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Robin Gow

Chasing Helicopters on the Way Home from a Bowl of Spaghetti

By Robin Gow Someone I love is turning into an asterisk
and so I am running and the vultures are
as hungry as they’ve ever been. The size of genders.
The size of fatherhoods.
Gbenga Adesina

PARADISE

By Gbenga Adesina North of the country, a road led to the desert.
Dust was the first sentence. The Sahara
was a white darkness in the distance,
and beyond it the glint of a Great Lake.
We drove past fields of ginger and wild purple onions.
There was a public garden and a ring of white egrets
around still water.
Sharon Bridgforth

dat Black Mermaid Man Lady/dem Blessings #34

By Sharon Bridgforth Remember.

You were wild
and you were free
and you felt unloved
and unseen
and you ran the streets
and you Loved hard
and you were Loved deeply
Rose Zinnia

(Reassignment)

By Rose Zinnia a trick
of light
a sleight
of hand
a contused
grammar
Emma Trelles

“Here in the Electric Dusk”

By Emma Trelles After winter rains
The hills
Are velvety beasts
We pretend
We have nothing
To worry about
Except for the usual
Minuet of dying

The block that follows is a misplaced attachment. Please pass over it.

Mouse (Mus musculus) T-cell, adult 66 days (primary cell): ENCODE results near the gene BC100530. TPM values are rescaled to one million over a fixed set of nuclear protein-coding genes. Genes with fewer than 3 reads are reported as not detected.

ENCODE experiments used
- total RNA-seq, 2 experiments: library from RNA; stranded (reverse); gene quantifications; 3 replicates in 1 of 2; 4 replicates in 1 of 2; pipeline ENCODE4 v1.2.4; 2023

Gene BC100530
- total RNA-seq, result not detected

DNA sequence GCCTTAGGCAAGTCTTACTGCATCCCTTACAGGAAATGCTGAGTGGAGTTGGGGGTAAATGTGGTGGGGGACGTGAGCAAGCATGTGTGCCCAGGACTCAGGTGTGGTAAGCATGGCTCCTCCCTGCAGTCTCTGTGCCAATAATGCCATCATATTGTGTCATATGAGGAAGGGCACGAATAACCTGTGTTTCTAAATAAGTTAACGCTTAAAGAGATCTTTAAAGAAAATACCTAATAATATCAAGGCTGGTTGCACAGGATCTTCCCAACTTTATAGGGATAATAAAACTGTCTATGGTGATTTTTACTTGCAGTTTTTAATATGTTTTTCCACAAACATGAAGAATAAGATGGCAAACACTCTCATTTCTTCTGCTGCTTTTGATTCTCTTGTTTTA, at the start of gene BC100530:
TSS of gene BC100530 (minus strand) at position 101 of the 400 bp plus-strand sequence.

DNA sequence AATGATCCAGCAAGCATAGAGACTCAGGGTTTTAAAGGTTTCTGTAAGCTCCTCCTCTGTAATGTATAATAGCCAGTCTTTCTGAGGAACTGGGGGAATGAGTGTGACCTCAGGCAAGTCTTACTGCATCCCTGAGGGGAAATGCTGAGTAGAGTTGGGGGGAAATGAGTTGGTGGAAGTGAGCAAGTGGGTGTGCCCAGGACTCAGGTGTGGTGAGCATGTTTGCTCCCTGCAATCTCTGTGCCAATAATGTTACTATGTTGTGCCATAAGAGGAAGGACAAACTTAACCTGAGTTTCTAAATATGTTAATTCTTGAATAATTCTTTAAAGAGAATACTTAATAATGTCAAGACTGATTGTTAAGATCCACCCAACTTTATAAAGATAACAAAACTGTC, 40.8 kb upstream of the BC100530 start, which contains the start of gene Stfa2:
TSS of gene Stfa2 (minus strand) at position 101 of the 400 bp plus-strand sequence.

Scraping the corners
Kay Ulanday Barrett

Sick pastoral: a sick ecology poem

By Kay Ulanday Barrett Then how does candy spill? This way? Stare at the sky
as the MyChart results record blood levels. Peach laden,
cherry lacquer, lilac blossom marathon more at a window
sill on any almost-evening in... what month is it? When
statistics splay, when the masks are forgotten, there'll be
more of us we'll have to teach: catheters are ivy, monstera
fenestration consoles when you're on hold with the pharmacy
again.
Hayan Charara

Apokaluptein

By Hayan Charara The Arab apocalypse began around the year
of my birth, give or take—
the human apocalypse,
a few thousand years earlier.
Liza Sparks

PONDEROSA PINE

By Liza Sparks When a ponderosa pine
is over one hundred—
it sheds a layer of bark.
Tamiko Beyer

Equinox

By Tamiko Beyer Dear child of the near future,
here is what I know—hawks

soar on the updraft and sparrows always
return to the seed source until they spot
María Fernanda

This Event is For People of Color - Ages 16 and Up

By María Fernanda We leave our leather. Finding a spot on Miya’s
living room floor, we untuck our bound things:
a borrowed yoga mat, a stretched hair tie,
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